He spoke in fractured, incomplete phrases, starting ideas and never finishing them. There were convoluted rants about “the system” (the vague “they” which keeps us “down”), our shadow and the need to understand our emotions.
At one point he stammered and smacked his hands on the desk for the umpteenth time with the vigor of a dictator, yelling, “You must understand the Anima and Animus, you must understand the Shadow!” — as if his emphatic use of Jungian terms, which remained unexplained by him, would somehow jolt insight into the student’s veiled sub-personalities.
Next, the professor recalled a homework assignment where students had to define “who they were.”
He called on a young woman who briefly revealed conflicted feelings about her identity, as she had grown up in Puerto Rico, but now lived in New York City. She briefly described herself as a “set of contradictions.”
This much was expressed before she was interrupted by the teacher, who approached her desk, leaned over and yelled, “No, that is ego-level stuff. Who are you really?”
“I feel the contradictions,” she replied.
“No. No. Who are you,” he yelled louder. Then again: “Who are you!?”
“I don’t know,” she said.
He walked away triumphantly. “Yes, that is right; you don’t know.”
The worst part was when this supposed Jungian told a bride-to-be that marriage is a mistake and limits one’s capacity for individuation. He advocated going into a “dark room” several times. This sort of solipsistic and narcissistic view of Jung’s individuation process was clearly tainted by his own divorce, which he harped on and couldn’t help but project, toxically, onto his impressionable and abiding students.
At this point, I was compelled to speak up and mention the classic example of Carl Jung himself, who did not embark on the process of discovering his own Shadow, or Anima until his mid-thirties. Jung often referred to this work as that of the “second half of life,” all of which he did while married.
The class concluded when a sudden idea for the next homework assignment popped into the professor's head: “Google Anima and Animus, do some snooping around, find a Youtube video.”
The fact that the students continue to attend this class seemingly without question is an implicit acceptance of this disturbingly low-quality professorship. It was personally insulting, and worrying for me to see such useful and important ideas being completely misconstrued.
New Age Beliefs and Analytic Psychology
Nevertheless, I am not enrolled in the program, and this was just one experience, albeit a deeply unpleasant one. Later, I read up on the other professors, as well as the head of SMBI, Lisa Miller, needing to know it was just that one professor, and that one class.
In some interviews, Lisa Miller speaks cogently of the biological foundations of spiritual-psychological emergence and the need for a connection to the transcendent as the healing mechanism for depression. Other times she employs New Age lingo in the middle of speaking about such profound ideas. For example, in a Ted Talk, Miller said that “by being here we are present to the universe, which is made of love.” This is the sort of borrowing of unsubstantiated tropes that causes scientists to scoff at Deepak Chopra and keeps her valuable messages from being accepted and integrated into a wide array of institutions.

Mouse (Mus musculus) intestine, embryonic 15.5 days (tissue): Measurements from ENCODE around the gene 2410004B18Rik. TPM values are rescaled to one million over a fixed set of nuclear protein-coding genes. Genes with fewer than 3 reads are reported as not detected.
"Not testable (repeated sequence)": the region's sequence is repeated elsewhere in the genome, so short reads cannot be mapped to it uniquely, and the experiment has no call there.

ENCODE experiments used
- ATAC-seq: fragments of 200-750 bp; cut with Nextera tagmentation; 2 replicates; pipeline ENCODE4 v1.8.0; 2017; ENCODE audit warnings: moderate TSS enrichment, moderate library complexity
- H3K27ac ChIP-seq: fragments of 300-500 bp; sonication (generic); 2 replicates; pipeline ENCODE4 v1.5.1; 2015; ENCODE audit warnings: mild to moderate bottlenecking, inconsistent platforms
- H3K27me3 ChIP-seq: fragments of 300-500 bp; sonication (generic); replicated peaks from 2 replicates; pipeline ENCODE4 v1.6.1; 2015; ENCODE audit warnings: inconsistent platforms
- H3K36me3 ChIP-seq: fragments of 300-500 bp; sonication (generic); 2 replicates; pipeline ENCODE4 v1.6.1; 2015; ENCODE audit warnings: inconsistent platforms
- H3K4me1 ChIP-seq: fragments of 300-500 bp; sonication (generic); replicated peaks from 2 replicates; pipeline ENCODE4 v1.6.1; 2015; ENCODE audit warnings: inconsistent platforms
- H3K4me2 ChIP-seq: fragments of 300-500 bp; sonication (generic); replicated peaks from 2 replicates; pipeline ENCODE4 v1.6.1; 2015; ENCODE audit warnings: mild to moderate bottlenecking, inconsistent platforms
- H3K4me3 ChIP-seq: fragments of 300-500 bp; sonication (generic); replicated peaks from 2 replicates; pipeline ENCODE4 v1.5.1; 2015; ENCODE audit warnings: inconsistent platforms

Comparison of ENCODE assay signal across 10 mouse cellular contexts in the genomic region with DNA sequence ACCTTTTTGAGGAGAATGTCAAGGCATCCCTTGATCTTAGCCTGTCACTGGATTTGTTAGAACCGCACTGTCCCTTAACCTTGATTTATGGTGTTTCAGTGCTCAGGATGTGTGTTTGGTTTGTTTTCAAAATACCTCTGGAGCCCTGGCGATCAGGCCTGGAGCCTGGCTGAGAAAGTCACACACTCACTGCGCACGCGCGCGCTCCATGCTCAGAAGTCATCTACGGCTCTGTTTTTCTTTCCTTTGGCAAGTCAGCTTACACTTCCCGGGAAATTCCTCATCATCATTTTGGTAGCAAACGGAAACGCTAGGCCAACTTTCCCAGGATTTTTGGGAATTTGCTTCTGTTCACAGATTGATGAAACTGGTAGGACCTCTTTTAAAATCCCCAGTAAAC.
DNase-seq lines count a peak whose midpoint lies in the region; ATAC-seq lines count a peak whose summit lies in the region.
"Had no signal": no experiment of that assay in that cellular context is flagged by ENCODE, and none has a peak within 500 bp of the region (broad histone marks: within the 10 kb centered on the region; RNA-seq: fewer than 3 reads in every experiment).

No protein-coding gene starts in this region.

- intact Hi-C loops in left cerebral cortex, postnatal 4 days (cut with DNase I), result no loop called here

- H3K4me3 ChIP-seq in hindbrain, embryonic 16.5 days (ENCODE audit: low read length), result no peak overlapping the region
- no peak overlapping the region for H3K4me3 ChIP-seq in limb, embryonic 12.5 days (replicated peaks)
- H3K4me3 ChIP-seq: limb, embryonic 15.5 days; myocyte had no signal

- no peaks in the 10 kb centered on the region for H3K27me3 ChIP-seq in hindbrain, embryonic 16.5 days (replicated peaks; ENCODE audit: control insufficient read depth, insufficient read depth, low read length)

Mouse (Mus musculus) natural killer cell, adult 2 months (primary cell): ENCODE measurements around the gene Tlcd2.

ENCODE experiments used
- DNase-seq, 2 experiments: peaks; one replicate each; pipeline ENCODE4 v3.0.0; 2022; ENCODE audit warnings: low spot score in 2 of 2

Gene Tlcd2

The dichotomy between her scientific background and the New Age spiritualism appears to be reflected in her hiring practices. The roster of professors and guest lecturers range from serious neuropsychologists and established Jungians to the standard junket of YouTube New Age personalities.
Bridging the gap between science and spirituality is vitally important, but the buzz words and airy-fairy philosophies of the New Age must be shed for that dialogue to function. To be fair, the inflexible framework of scientific materialism will have to open up, in order to accommodate the phenomena of psyche and the importance of spirituality.
When working in the fields of spirituality and the psychology of C.G. Jung, there is always the danger of entering into New Age claptrap. On an individual level, the New Age approach limits the full integration of an individual by softening the seriousness of deep work and inner transformation. Further, the role of the “shaman,” when associated with non-academic thinking, will continue to be rejected by the established forms of psychotherapeutic practices, where the influence is most needed.
After President Trump was elected, I wrote an article about the archetypal Feminine in which I explain the need for integration of the positive Feminine both individually and in society. Values embedded within the un-integrated feminine includes community, inclusivity and a complete understanding of depression, psycho-spiritual emergence and the mystery of the psyche.
I was so thrilled when I first discovered that the Spiritual Mind Body Institute existed because I understand how much the world needs such institutions, and saw it as a way to establish the positive Feminine in our culture.
I wish the best for this program and those attending, and I hope to point out what I see as a recurring problem within the interdisciplinary approach to psychology, spirituality and artistic expression, while also acknowledging that programs like these are extremely exciting and promising to see in a world in such dire need.